After lunch we motored for 2.5 hours across the ocean to Whalers Bay on Santa Cruz Island for our afternoon stop. On the boat ride I tried looking for Manta Rays, but the wind was blowing pretty hard and the sea was rough. Fortunately though the seas did not seem
to bother anybody today. Maybe we had all grown our sea legs?
At about 3:00 we had a wet landing on a beach in Whalers Bay. The bay was a popular resting place for Whalers years ago. There are many shards of pottery scattered on the ground just inland. When the whalers would rest there they would take the tourtoises, ultimately removing all of them from the area. The park service decided to reintroduce tourtoises over the last 35ish years. Victor, our guide, was really excited about this stop because of the process of reintroducing the tortoises. There are only 35 tortoises that have been put on that part of the island so he warned us that we were unlikely to see them, but if we did it was special. And wouldn't you know, with the luck of the lucky calzone, we saw four! And they were all decent size. One, that Victor estimated was 35 years old, is the oldest he had ever seen in guiding at that spot. Very cool. We also spotted two herds of feral goats, one climbing the small mountain and one further north on the flat lands. Victor made a mental note as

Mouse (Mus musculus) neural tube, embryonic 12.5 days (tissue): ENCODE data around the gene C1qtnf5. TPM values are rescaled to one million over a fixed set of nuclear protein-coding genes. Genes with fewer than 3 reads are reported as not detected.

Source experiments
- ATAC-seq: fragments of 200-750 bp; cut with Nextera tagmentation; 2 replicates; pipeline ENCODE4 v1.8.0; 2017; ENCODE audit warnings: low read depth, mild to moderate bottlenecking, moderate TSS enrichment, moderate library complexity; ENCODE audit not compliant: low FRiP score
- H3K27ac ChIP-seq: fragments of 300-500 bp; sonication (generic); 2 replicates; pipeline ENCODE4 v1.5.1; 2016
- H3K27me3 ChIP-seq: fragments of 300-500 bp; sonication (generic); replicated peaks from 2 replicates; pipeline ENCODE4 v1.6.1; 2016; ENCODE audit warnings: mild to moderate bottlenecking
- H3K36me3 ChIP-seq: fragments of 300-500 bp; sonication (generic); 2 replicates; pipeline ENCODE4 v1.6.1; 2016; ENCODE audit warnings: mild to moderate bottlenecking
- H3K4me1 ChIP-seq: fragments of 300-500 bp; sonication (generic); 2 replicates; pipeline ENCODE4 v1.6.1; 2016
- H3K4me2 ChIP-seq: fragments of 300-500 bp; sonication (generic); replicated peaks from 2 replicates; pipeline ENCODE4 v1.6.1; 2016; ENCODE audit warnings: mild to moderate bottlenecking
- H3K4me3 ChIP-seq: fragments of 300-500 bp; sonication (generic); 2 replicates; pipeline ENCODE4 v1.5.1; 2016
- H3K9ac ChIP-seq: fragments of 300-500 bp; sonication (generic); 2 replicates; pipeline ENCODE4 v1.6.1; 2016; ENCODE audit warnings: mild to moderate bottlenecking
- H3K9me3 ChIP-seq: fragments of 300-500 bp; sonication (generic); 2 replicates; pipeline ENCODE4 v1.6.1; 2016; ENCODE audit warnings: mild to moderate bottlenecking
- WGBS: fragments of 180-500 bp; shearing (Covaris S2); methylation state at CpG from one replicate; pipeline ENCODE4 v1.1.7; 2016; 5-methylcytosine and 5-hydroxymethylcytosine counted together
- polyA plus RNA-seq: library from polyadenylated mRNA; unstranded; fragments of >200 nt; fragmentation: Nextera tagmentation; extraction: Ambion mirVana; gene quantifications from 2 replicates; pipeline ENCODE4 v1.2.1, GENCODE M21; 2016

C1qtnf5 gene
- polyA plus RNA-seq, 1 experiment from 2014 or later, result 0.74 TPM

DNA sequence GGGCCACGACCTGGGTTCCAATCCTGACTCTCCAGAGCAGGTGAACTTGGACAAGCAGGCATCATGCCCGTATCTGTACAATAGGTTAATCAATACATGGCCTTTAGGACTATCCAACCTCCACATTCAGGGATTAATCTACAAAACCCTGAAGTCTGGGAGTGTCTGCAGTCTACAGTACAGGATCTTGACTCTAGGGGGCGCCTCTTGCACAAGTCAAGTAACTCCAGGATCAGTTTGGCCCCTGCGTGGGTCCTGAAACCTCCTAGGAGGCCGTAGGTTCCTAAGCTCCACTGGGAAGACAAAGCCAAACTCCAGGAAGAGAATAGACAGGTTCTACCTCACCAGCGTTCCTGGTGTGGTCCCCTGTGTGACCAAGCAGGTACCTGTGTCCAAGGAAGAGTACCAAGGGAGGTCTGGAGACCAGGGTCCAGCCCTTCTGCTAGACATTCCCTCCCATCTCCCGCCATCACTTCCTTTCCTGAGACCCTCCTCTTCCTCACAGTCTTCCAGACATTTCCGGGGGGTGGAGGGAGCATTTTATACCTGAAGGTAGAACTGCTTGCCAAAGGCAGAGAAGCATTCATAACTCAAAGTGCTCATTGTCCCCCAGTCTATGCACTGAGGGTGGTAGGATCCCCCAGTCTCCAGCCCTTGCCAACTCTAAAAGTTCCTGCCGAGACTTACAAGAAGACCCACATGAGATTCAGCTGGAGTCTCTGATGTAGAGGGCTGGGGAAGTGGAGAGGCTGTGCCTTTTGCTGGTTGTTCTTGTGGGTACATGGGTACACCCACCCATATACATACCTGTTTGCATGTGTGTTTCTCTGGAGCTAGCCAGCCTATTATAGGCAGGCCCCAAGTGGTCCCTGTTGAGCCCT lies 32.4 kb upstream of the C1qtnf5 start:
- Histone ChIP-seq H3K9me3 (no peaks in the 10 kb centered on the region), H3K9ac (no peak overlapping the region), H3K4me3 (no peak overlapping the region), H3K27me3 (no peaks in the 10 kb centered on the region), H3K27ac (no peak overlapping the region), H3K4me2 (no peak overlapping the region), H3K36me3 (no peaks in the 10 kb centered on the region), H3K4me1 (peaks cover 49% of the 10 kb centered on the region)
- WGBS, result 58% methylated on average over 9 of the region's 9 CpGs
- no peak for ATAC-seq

he would need to report it to the park service. The feral goats are a major problem as they eat the same food as the tortoise thus making it harder for the tortoises to survive. And for an area where they are being reintroduced I would think it is a major problem. We also got some pictures of the Galapagos Mockingbird It is an endemic species but rather common on the islands, but since it was close in a tree and didn't seem bothered by us we snapped a few shots.
After the hike we hung out on the beach for half an hour before catching the dingy back to the boat.
What a great day!
Reef fish update (not all seen for the first time today, but made note of today):
Three banded butterflyfish
Cortez Rainbow Wrasse
Big reef cornetfish - maybe 3 feet long
There are more photos below